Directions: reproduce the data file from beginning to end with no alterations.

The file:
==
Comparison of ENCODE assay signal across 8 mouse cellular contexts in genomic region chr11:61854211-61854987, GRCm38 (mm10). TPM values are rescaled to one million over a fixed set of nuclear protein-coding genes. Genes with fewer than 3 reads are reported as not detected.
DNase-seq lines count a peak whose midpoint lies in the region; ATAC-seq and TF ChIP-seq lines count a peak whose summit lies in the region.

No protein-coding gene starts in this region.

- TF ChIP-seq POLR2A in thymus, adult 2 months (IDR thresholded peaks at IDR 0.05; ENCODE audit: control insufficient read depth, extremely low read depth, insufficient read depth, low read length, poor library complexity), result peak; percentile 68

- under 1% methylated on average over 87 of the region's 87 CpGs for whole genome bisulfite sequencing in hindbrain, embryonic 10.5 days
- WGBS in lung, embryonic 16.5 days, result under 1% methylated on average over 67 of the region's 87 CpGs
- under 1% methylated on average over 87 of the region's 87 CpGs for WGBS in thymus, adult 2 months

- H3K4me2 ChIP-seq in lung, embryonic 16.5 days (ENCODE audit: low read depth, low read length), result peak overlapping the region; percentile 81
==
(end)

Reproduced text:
Comparison of ENCODE assay signal across 8 mouse cellular contexts in genomic region chr11:61854211-61854987, GRCm38 (mm10). TPM values are rescaled to one million over a fixed set of nuclear protein-coding genes. Genes with fewer than 3 reads are reported as not detected.
DNase-seq lines count a peak whose midpoint lies in the region; ATAC-seq and TF ChIP-seq lines count a peak whose summit lies in the region.

No protein-coding gene starts in this region.

- TF ChIP-seq POLR2A in thymus, adult 2 months (IDR thresholded peaks at IDR 0.05; ENCODE audit: control insufficient read depth, extremely low read depth, insufficient read depth, low read length, poor library complexity), result peak; percentile 68

- under 1% methylated on average over 87 of the region's 87 CpGs for whole genome bisulfite sequencing in hindbrain, embryonic 10.5 days
- WGBS in lung, embryonic 16.5 days, result under 1% methylated on average over 67 of the region's 87 CpGs
- under 1% methylated on average over 87 of the region's 87 CpGs for WGBS in thymus, adult 2 months

- H3K4me2 ChIP-seq in lung, embryonic 16.5 days (ENCODE audit: low read depth, low read length), result peak overlapping the region; percentile 81